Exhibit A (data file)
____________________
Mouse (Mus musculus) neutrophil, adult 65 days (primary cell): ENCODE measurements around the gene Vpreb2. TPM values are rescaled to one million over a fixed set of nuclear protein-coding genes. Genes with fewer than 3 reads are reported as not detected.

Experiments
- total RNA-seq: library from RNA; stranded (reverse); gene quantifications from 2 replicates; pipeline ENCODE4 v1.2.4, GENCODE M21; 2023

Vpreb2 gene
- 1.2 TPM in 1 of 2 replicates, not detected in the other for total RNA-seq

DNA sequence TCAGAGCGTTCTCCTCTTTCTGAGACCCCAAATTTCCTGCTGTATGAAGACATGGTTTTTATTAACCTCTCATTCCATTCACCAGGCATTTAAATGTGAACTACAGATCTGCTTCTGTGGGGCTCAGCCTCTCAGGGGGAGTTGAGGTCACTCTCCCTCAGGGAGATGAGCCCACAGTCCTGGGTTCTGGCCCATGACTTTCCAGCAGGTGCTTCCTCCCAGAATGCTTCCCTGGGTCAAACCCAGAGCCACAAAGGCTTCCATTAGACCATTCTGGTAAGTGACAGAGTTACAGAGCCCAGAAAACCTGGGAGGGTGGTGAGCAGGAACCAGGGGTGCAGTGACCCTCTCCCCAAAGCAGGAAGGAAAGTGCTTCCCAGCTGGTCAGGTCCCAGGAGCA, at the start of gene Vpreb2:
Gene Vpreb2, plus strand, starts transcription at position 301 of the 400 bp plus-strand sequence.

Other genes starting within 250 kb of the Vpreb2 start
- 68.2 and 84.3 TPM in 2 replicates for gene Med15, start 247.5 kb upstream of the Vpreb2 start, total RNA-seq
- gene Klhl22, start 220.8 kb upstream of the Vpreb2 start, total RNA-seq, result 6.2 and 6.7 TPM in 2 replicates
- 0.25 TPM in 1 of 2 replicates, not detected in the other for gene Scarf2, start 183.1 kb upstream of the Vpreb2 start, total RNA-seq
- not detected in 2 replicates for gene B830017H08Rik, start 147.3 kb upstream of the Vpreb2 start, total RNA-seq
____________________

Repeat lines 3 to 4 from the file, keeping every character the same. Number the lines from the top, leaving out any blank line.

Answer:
- total RNA-seq: library from RNA; stranded (reverse); gene quantifications from 2 replicates; pipeline ENCODE4 v1.2.4, GENCODE M21; 2023

Vpreb2 gene